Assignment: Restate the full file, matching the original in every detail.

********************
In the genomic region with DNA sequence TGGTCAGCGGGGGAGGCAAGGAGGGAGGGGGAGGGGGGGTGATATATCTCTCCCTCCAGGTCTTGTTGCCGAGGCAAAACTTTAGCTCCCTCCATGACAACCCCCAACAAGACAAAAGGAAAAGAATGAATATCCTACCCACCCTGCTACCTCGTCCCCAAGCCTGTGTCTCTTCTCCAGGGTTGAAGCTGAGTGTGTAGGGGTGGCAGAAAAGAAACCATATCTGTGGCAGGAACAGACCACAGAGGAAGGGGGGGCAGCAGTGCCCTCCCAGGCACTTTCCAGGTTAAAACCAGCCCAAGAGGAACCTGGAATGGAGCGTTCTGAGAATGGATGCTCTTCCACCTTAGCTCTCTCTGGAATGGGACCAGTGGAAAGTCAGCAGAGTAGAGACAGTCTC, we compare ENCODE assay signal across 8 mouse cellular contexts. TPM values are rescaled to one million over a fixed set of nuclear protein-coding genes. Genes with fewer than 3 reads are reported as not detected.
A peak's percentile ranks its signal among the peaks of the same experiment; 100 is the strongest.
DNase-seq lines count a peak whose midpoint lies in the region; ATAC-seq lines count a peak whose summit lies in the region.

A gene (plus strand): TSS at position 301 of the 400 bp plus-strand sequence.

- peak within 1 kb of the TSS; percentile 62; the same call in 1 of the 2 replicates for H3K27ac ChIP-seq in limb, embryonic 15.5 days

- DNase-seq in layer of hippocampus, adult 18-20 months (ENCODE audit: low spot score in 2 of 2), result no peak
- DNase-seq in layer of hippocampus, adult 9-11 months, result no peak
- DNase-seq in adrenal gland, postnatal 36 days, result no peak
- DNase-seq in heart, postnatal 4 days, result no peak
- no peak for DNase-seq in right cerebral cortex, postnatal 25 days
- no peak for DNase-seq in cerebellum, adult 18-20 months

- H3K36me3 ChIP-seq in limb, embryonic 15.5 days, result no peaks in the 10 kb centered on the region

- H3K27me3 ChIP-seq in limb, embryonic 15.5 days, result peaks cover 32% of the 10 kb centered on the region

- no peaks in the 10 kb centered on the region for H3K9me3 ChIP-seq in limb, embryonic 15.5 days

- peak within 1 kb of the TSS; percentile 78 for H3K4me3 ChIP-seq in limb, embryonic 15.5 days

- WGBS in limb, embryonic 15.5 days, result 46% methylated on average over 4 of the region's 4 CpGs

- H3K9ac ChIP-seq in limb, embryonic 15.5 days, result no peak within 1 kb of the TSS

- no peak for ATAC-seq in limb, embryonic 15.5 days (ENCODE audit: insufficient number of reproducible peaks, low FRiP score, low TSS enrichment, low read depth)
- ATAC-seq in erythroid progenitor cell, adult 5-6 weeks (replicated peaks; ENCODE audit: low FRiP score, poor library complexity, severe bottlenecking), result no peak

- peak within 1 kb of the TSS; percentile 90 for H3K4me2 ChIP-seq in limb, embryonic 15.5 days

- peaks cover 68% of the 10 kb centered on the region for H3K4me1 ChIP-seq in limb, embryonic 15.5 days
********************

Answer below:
In the genomic region with DNA sequence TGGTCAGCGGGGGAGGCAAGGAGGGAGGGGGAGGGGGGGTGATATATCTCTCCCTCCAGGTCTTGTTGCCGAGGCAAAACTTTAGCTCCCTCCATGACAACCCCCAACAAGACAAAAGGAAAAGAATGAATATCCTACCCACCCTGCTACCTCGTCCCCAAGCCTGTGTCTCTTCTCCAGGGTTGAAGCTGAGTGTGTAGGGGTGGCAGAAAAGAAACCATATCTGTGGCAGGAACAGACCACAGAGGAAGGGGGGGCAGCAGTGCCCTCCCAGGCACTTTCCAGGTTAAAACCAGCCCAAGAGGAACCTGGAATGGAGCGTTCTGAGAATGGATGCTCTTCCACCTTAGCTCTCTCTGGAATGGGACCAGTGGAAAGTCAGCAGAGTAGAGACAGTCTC, we compare ENCODE assay signal across 8 mouse cellular contexts. TPM values are rescaled to one million over a fixed set of nuclear protein-coding genes. Genes with fewer than 3 reads are reported as not detected.
A peak's percentile ranks its signal among the peaks of the same experiment; 100 is the strongest.
DNase-seq lines count a peak whose midpoint lies in the region; ATAC-seq lines count a peak whose summit lies in the region.

A gene (plus strand): TSS at position 301 of the 400 bp plus-strand sequence.

- peak within 1 kb of the TSS; percentile 62; the same call in 1 of the 2 replicates for H3K27ac ChIP-seq in limb, embryonic 15.5 days

- DNase-seq in layer of hippocampus, adult 18-20 months (ENCODE audit: low spot score in 2 of 2), result no peak
- DNase-seq in layer of hippocampus, adult 9-11 months, result no peak
- DNase-seq in adrenal gland, postnatal 36 days, result no peak
- DNase-seq in heart, postnatal 4 days, result no peak
- no peak for DNase-seq in right cerebral cortex, postnatal 25 days
- no peak for DNase-seq in cerebellum, adult 18-20 months

- H3K36me3 ChIP-seq in limb, embryonic 15.5 days, result no peaks in the 10 kb centered on the region

- H3K27me3 ChIP-seq in limb, embryonic 15.5 days, result peaks cover 32% of the 10 kb centered on the region

- no peaks in the 10 kb centered on the region for H3K9me3 ChIP-seq in limb, embryonic 15.5 days

- peak within 1 kb of the TSS; percentile 78 for H3K4me3 ChIP-seq in limb, embryonic 15.5 days

- WGBS in limb, embryonic 15.5 days, result 46% methylated on average over 4 of the region's 4 CpGs

- H3K9ac ChIP-seq in limb, embryonic 15.5 days, result no peak within 1 kb of the TSS

- no peak for ATAC-seq in limb, embryonic 15.5 days (ENCODE audit: insufficient number of reproducible peaks, low FRiP score, low TSS enrichment, low read depth)
- ATAC-seq in erythroid progenitor cell, adult 5-6 weeks (replicated peaks; ENCODE audit: low FRiP score, poor library complexity, severe bottlenecking), result no peak

- peak within 1 kb of the TSS; percentile 90 for H3K4me2 ChIP-seq in limb, embryonic 15.5 days

- peaks cover 68% of the 10 kb centered on the region for H3K4me1 ChIP-seq in limb, embryonic 15.5 days